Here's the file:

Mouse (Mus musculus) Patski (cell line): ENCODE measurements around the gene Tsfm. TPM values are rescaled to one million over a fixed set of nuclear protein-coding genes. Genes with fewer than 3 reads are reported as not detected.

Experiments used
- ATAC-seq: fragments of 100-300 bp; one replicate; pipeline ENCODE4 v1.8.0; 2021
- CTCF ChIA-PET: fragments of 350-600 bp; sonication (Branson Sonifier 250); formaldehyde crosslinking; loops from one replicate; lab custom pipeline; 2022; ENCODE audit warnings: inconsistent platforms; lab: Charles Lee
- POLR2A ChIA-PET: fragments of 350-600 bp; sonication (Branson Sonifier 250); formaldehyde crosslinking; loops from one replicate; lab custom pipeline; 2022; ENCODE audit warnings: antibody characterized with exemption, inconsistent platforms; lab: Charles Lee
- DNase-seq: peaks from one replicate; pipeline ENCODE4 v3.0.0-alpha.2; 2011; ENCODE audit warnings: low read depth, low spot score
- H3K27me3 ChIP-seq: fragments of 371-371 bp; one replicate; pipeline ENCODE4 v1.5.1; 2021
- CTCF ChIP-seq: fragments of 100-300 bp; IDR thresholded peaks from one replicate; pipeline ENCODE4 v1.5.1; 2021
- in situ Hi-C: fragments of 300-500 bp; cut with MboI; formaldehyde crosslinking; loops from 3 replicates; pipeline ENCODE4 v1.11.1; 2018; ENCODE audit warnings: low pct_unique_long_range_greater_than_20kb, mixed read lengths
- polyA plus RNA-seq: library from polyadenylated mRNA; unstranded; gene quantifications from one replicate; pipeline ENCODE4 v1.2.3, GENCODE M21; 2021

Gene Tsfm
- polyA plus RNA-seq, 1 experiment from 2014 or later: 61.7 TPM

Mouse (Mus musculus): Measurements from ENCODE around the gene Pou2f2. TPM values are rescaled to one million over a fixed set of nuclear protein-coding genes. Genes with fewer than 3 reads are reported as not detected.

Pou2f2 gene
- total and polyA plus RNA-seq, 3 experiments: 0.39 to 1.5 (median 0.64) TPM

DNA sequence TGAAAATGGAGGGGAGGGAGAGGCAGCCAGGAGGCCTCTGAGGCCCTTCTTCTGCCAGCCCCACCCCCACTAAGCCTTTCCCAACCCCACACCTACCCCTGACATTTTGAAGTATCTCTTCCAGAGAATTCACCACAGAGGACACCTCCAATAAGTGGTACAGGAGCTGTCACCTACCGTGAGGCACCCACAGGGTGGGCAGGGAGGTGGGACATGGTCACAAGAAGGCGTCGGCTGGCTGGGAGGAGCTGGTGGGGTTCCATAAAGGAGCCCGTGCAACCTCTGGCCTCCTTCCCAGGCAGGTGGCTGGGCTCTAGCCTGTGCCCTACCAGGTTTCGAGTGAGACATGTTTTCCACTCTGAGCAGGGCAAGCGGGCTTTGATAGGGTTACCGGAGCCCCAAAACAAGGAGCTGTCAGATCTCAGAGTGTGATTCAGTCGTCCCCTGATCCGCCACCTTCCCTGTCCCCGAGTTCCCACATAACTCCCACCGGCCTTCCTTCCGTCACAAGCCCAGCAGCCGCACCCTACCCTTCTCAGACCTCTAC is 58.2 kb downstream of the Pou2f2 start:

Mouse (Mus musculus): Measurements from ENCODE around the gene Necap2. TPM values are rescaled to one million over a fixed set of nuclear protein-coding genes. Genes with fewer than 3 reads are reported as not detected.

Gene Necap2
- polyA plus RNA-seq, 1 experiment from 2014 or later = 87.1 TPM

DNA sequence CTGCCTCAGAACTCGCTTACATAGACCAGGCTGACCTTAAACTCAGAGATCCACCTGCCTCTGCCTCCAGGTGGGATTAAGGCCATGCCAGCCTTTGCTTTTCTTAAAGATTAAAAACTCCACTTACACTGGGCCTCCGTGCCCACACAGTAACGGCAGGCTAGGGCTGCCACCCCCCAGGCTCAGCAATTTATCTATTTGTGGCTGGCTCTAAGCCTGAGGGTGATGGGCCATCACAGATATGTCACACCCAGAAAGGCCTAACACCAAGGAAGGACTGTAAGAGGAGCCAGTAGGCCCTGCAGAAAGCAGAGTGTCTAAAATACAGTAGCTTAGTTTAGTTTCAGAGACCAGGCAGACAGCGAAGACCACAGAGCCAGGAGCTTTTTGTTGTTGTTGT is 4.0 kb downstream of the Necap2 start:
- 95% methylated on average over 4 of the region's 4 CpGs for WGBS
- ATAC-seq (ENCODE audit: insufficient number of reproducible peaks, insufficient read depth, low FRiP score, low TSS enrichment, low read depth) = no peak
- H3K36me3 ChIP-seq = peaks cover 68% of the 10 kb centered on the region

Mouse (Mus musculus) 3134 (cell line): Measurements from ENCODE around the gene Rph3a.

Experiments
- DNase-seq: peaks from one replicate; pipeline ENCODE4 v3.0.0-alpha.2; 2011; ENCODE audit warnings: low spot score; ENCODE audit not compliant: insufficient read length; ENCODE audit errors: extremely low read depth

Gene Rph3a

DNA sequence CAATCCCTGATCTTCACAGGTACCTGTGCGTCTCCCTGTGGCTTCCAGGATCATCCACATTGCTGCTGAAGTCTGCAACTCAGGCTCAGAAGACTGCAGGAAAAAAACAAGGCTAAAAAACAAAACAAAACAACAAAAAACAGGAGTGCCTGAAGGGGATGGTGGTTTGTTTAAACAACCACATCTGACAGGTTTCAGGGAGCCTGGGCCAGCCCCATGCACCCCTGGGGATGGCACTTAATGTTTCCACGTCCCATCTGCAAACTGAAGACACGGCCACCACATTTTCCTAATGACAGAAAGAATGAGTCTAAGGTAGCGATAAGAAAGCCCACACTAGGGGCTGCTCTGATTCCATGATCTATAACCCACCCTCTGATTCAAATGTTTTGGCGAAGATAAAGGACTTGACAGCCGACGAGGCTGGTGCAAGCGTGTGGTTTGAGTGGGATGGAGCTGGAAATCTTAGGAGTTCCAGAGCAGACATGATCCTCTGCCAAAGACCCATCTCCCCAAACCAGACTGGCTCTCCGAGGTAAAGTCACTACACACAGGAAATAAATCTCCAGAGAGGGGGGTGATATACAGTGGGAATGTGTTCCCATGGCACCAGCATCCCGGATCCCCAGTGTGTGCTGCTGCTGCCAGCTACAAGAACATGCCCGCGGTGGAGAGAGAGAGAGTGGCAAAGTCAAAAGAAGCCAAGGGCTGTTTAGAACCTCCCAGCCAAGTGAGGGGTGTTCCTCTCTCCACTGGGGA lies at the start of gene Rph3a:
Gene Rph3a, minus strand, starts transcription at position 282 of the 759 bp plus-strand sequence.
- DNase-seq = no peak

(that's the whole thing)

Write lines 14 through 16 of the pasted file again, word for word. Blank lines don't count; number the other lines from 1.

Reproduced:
Pou2f2 gene
- total and polyA plus RNA-seq, 3 experiments: 0.39 to 1.5 (median 0.64) TPM

DNA sequence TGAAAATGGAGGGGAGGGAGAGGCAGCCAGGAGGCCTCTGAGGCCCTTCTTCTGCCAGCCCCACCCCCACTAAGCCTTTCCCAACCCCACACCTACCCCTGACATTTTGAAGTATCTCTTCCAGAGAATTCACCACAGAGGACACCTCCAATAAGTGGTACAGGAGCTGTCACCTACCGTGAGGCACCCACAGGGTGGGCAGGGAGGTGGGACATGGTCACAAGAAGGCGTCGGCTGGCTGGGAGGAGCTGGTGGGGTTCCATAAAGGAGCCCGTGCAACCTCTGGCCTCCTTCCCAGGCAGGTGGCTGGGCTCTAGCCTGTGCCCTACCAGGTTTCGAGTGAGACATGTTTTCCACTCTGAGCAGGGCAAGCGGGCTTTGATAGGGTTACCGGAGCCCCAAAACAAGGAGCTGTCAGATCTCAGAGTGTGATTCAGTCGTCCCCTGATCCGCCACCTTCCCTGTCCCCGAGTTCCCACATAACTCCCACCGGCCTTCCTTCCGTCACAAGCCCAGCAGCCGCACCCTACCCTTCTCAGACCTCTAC is 58.2 kb downstream of the Pou2f2 start: